jump to main menu jump to subject menu jump to content jump to footer

Insurance Consumer Advocate

Sha'Ron James

Contact Us
Mailing: 200 East Gaines St.
Tallahassee, FL 32399-0308

For Consumer Assistance:
Contact the Division of
Consumer Services within the
Department of Financial Services

Online at
Consumer Services
Toll-free in Florida
Out of State
(850) 413-3089
(850) 413-3033

Public Records Requests

Follow the ICA on Twitter

design placeholder only

FCEP calls emergent care balance billing 'rare' in resposne to FTC inquiry request


Date: December 13, 2016
Source: Beckers Hospital Review
Author:  Brooke Murphy


The Florida College of Emergency Physicians called upon state and national legislators to launch an investigation into insurers' reimbursement practices in instances when members receive involuntary out-of-network care.

The message is a direct response to Sen. Bill Nelson's (D-Fla.) letter sent to the Federal Trade Commission earlier this month. Sen. Nelson requested the FTC investigate the practice of "surprise" balance billing caused by involuntary out-of-network care as a violation of federal law.

Specifically, Sen. Nelson pointed to instances of network discrepancies between hospitals and emergency physicians as "unfair and deceptive" business practices.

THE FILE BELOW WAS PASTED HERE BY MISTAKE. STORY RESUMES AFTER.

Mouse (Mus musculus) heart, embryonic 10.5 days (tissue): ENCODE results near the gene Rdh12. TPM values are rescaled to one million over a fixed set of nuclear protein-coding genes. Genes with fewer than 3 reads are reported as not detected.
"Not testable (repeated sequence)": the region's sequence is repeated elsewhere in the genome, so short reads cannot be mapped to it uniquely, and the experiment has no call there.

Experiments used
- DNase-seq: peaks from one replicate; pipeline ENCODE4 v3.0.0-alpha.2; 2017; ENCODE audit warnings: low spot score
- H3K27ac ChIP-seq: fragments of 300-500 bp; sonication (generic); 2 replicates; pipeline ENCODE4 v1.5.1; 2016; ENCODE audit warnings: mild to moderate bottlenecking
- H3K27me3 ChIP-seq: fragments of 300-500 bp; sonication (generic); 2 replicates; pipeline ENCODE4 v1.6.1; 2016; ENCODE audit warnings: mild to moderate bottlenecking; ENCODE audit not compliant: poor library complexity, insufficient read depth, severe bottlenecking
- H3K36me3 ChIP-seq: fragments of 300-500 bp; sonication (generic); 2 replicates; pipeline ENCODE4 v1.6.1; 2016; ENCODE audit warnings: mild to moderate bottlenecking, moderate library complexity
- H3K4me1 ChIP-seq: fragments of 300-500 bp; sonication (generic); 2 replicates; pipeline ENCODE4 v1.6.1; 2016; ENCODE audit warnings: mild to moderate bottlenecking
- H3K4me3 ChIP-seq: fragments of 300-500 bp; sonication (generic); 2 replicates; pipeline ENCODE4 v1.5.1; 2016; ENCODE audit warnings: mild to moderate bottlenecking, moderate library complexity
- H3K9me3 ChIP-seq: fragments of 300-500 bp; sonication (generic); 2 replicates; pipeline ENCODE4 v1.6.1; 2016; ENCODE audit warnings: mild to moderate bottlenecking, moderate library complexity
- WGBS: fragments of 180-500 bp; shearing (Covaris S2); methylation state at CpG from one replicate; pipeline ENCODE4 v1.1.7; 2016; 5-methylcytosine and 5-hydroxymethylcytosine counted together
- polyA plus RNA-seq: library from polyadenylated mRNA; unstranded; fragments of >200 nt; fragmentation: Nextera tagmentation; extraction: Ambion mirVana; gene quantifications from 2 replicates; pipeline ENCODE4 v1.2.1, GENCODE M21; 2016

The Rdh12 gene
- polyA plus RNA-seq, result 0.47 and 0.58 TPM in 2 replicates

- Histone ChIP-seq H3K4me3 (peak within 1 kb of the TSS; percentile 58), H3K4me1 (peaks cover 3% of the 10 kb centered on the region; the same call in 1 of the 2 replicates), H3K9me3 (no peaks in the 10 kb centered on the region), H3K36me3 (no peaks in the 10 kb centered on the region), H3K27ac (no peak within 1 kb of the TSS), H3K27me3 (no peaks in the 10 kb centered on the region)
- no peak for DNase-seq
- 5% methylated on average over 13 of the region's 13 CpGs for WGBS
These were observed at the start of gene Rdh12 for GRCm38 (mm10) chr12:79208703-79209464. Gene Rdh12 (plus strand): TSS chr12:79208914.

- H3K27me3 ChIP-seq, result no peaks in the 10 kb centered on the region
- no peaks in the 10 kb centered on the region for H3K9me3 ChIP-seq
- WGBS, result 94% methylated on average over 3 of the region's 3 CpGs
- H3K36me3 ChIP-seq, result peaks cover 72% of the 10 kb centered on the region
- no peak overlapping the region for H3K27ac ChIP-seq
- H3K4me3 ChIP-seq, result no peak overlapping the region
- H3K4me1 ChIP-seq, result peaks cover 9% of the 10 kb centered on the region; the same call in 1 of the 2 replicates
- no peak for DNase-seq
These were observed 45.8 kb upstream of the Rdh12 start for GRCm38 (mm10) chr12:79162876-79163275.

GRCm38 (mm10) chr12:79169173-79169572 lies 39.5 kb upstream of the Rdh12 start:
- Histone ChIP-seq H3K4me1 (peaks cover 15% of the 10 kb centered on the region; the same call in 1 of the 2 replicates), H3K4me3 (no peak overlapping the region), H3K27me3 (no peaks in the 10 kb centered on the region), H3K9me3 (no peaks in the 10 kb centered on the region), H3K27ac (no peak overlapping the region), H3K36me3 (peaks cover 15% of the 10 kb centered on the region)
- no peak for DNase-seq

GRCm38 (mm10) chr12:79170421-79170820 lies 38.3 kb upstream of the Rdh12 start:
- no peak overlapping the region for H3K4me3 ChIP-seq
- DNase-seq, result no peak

In a statement issued Dec. 12, FCEP urged Sen. Nelson to investigate insurers' reimbursement practices "before calling for an inquiry into 'surprise bills' by emergency physicians." FCEP said balance bills "result from unwillingness by insurers to contract for fair and reasonable payment to medical providers," rather than profit-hungry emergency physicians.

FCEP conducted an analysis of billing data from Martin Gottlieb & Associates, a medical billing company in Florida. The report showed:

  • About 26 percent of Florida residents had private insurance.
  • Of privately insured patients who received emergency care, 88 percent were treated by in-network physicians.
  • Among the 12 percent who received out-of-network care, the average physician charge was $679. The average insurer payment was $307 and the average patient payment was $49.